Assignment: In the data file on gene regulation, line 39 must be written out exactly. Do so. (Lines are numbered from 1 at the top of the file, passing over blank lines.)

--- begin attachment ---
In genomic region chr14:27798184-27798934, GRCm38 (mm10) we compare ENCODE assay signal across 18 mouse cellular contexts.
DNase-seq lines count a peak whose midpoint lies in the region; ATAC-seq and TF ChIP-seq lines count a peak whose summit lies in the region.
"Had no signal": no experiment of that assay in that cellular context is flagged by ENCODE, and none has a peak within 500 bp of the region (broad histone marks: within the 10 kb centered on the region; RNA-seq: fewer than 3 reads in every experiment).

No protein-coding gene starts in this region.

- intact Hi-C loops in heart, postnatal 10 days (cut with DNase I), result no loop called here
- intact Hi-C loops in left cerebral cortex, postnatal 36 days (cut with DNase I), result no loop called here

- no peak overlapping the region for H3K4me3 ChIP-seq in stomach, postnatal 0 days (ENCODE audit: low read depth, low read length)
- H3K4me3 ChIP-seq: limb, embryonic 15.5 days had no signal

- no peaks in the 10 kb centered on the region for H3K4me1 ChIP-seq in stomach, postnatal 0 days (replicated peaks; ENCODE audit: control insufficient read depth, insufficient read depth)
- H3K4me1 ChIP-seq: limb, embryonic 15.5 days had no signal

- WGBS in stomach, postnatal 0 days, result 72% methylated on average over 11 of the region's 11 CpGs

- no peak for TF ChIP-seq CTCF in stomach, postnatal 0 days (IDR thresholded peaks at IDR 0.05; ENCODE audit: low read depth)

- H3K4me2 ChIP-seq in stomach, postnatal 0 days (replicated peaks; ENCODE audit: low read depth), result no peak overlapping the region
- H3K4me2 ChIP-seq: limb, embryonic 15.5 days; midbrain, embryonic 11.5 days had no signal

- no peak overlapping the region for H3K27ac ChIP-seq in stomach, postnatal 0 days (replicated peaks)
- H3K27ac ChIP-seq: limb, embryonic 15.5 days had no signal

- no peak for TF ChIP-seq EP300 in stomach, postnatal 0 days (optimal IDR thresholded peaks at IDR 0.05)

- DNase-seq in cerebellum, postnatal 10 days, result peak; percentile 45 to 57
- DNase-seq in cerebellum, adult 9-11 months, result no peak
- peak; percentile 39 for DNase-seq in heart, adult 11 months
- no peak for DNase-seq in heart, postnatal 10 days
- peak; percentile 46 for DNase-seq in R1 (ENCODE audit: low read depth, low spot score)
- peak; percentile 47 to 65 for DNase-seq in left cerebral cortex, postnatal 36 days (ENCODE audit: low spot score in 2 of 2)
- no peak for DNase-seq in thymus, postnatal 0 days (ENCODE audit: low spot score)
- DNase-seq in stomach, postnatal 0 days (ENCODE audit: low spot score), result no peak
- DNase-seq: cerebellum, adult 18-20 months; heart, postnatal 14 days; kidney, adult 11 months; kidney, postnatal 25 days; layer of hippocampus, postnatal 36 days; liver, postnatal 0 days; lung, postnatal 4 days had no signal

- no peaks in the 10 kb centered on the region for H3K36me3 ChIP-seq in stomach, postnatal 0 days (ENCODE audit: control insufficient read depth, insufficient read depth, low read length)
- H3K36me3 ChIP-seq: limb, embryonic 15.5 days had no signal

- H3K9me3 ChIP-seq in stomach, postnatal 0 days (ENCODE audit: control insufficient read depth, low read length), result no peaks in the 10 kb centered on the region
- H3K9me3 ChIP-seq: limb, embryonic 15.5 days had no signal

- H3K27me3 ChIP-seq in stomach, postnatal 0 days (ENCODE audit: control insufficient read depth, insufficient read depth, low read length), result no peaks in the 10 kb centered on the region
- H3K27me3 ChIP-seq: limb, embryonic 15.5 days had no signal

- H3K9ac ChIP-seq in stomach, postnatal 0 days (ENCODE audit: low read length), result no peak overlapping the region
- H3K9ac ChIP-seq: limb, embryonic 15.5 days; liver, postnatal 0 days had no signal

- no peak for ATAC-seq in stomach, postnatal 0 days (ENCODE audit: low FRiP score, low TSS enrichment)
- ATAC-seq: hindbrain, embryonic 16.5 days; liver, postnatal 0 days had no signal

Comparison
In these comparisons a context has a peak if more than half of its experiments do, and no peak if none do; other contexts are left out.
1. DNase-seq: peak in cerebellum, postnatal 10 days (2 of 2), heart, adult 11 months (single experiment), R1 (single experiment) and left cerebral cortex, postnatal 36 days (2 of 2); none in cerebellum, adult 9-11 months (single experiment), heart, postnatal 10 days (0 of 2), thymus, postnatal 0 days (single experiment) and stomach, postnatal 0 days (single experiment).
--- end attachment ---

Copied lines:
1. DNase-seq: peak in cerebellum, postnatal 10 days (2 of 2), heart, adult 11 months (single experiment), R1 (single experiment) and left cerebral cortex, postnatal 36 days (2 of 2); none in cerebellum, adult 9-11 months (single experiment), heart, postnatal 10 days (0 of 2), thymus, postnatal 0 days (single experiment) and stomach, postnatal 0 days (single experiment).